Some academics interviewed complain that many of the archives useful in understanding the Holocaust are in Serbia and difficult or impossible to access.
“In Croatian law, there is an invisible clause which says ‘try not to restitute as much as
possible’” – Zlatko Hasanbegović, historian and politician Croatia resists restitution, not only for Jewish property, but other private property sequested in the fascist and communist eras.
On January 1 1997, Croatia issued the Law on Restitution/Compensation of Property
Appropriated During Yugoslav Communist Rule . It fails to cover property prior to May 15
1945. Members of the Ustaša can claim full restitution of their property, but members of the
Jewish community, most of whose property had been seized before the end of World War II, enjoy no similar claim. No payment is provided for demolished buildings, and so Jewish
property destroyed by the Ustaša received no compensation.
The government has offered to donate the former Ministry of Justice building in Zagreb to
the Jewish community. In return, it demanded relinquishing claims on other property across
Croatia. The Jewish community refused.
Many restitution procedures extending decades, during which time many claimants had
passed away. Many stolen works of art have not been returned, despite the Ministry of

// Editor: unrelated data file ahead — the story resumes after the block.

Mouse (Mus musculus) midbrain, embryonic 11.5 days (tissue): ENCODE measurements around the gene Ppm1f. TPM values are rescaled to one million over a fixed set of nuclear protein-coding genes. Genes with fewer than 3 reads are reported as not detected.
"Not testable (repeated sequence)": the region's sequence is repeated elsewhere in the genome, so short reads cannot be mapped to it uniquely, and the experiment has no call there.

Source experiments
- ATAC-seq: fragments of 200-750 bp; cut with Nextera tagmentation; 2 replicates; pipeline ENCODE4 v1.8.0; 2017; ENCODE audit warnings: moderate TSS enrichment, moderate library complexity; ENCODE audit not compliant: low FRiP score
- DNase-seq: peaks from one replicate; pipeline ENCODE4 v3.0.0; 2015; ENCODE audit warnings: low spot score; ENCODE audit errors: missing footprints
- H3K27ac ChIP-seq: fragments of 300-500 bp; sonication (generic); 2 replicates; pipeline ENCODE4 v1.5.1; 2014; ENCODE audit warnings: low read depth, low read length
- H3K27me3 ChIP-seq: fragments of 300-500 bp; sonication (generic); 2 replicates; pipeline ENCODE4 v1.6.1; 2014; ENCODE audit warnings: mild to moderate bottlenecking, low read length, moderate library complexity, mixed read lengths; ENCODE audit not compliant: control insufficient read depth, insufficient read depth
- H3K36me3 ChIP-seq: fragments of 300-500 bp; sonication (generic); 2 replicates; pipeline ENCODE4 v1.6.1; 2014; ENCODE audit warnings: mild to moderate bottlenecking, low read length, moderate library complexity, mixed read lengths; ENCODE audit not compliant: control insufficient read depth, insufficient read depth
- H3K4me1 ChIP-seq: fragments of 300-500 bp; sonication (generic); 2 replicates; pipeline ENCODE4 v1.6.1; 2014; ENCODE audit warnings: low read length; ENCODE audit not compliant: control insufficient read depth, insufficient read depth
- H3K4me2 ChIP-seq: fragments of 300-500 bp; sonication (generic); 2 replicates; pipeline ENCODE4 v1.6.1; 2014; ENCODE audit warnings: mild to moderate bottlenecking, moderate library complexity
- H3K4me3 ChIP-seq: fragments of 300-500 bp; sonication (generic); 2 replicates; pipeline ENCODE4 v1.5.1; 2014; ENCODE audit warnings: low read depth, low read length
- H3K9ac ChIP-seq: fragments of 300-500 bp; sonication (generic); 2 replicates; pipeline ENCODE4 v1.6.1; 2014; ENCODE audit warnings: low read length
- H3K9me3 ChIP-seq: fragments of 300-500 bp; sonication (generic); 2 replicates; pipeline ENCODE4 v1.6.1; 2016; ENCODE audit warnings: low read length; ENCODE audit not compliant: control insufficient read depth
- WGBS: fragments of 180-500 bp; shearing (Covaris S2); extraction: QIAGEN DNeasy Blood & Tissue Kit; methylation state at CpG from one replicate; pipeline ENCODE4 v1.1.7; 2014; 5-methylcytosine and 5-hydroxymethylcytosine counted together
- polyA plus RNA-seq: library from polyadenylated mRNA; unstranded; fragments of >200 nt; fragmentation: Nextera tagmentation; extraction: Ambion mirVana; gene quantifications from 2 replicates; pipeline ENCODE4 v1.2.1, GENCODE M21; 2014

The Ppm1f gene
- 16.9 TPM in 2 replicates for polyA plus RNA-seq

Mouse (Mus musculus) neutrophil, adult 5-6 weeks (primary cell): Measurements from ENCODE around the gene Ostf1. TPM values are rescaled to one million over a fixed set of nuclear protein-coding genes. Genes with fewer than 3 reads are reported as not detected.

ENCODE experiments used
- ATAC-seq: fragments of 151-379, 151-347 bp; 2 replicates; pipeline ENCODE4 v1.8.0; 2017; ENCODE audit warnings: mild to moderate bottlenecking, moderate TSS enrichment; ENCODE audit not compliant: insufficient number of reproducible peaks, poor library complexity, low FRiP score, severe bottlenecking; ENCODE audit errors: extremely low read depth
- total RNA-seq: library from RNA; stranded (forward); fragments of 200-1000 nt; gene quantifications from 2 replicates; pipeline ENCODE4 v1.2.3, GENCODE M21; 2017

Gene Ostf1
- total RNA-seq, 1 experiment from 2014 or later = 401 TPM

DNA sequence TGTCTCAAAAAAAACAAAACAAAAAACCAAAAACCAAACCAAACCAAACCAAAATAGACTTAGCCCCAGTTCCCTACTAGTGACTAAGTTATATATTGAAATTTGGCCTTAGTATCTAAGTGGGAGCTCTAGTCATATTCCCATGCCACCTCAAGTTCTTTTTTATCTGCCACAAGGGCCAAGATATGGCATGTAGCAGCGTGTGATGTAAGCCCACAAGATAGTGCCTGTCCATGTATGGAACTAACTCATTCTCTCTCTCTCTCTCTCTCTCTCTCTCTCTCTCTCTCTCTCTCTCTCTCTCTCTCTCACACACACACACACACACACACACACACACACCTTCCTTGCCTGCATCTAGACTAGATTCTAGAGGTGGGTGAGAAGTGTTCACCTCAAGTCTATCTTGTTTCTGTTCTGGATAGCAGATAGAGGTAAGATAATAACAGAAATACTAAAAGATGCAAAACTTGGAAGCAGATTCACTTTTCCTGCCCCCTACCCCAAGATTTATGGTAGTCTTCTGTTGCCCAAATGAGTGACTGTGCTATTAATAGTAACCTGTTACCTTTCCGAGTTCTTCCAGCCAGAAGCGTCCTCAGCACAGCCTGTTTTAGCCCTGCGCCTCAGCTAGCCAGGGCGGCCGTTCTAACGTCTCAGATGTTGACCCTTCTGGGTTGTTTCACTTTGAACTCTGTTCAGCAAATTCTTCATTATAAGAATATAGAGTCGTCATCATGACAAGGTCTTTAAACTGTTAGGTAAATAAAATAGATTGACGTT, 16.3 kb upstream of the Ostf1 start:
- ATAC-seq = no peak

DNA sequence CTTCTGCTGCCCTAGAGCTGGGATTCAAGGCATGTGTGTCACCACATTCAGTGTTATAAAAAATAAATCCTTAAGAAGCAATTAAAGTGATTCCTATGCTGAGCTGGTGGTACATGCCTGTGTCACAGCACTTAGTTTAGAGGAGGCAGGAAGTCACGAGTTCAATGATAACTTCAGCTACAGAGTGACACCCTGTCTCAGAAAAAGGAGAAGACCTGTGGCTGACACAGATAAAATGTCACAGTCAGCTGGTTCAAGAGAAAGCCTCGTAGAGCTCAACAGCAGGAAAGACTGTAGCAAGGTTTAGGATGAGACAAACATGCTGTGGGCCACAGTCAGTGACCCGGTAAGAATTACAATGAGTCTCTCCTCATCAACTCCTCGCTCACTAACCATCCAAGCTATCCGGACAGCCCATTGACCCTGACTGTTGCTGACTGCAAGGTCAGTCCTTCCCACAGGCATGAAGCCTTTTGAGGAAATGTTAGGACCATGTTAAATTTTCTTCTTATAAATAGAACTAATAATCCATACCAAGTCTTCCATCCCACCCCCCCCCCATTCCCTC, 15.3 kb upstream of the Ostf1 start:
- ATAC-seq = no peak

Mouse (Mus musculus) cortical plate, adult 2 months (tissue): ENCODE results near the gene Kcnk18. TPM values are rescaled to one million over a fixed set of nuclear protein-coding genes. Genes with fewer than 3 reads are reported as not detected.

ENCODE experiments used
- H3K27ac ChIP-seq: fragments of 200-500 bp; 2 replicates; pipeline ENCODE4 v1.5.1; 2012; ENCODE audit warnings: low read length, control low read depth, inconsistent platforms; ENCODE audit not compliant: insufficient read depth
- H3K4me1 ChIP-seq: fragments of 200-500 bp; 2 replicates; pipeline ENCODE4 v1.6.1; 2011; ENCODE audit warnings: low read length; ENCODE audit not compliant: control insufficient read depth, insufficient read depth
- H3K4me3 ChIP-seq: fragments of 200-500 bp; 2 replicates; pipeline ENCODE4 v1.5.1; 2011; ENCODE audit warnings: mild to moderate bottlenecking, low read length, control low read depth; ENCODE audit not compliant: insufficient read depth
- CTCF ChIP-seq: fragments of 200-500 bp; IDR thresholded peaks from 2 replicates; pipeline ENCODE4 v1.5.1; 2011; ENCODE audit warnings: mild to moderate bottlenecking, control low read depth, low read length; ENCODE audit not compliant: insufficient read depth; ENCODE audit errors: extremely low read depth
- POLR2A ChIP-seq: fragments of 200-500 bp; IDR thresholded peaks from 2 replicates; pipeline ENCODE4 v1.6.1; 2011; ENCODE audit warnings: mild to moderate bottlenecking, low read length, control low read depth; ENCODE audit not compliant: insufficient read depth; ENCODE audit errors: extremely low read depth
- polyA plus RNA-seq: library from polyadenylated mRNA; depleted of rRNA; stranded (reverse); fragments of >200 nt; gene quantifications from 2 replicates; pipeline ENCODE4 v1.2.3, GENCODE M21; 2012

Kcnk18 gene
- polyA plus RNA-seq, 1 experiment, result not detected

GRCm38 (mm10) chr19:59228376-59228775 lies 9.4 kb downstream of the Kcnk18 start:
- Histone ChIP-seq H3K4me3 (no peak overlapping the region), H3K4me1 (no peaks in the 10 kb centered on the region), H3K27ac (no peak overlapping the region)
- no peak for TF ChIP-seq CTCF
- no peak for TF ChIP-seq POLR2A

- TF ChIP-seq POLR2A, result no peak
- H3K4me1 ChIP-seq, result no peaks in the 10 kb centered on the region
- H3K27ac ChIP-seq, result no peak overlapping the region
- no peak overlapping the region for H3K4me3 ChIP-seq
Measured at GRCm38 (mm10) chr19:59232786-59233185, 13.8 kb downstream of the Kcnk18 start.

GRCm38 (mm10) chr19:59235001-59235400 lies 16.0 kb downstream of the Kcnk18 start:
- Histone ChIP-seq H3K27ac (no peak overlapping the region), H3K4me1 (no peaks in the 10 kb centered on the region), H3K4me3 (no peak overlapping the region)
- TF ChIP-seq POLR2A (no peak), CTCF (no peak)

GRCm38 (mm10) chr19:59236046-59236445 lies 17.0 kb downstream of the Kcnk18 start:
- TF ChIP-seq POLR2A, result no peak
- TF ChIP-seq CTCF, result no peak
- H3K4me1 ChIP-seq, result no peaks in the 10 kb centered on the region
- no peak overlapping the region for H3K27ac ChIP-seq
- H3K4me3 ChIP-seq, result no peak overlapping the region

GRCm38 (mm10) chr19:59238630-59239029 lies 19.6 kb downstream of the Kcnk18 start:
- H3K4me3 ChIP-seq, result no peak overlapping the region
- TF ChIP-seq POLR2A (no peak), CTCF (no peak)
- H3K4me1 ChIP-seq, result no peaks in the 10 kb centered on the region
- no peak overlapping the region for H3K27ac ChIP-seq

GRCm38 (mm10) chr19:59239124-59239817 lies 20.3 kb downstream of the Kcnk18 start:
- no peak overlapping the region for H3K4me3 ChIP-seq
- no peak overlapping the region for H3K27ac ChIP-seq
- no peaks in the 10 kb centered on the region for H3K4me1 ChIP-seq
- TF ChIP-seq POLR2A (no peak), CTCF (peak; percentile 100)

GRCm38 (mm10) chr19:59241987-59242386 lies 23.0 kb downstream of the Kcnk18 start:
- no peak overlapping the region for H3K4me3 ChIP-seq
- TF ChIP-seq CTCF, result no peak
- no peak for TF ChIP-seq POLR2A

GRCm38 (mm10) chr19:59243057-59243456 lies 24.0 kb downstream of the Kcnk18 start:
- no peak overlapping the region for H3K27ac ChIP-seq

Culture possessing an archive with lists of works of art plundered by the Ustaša and
In April 2016, the US Special Envoy for Holocaust Issues, Nicholas Dean, came to Croatia
for the explicit purpose of discussing restitution, while in March 2018 the World Jewish
Restitution Organisation visited Zagreb to discuss the same matter.
Controversy swirls over the wartime role of the Roman Catholic Church. The Archbishop of
Zagreb Aloysius Stepinac welcomed the Ustaša, yet also saved thousands of Serbs and
Jews through conversion. The Church beatified him in 1998.
The current Croatian Church has “asked for forgiveness” for the victims of the Holocaust. At the same time, individual priests, such as Stjepan Razum, have been known for revisionist peddling. The Basilica of the Sacred Heart in Zagreb has, hosted rehabilitative memorial services on the day of Pavelić’s death.
Other elements of Croatian civil society continue to support the Ustaša. An NGO called
Triple Camp Jasenovac Society claims that communist camps after the war were worse than this Ustaša facility. In 2016, members of this Triple Camp Jasenovac Society laid a wreath with the inscription “for those who perished in Jasenovac camp in 1941–1951.”
Much of the issues in the media revolve around Jasenovac and often reflect problematic
revisionist thinking. After film director Jakov Sedlar created a revisionist documentary on
Jasenovac in April 4, 2016, Croatian state television HRT hosted Sedlar and did not
challenge his claims.
“No other minority has this existential problem to cope with.” – Aleksander Srećković,
Croatian Jewish community leader.
Between 500 and 1500 Jews continue to live in Croatia. Although technically recognised as
a national minority and aware given a seat in the Sabor, the seat. Their seat is shared with
11 other minority groups.
-Author: Caderyn Owen-Jones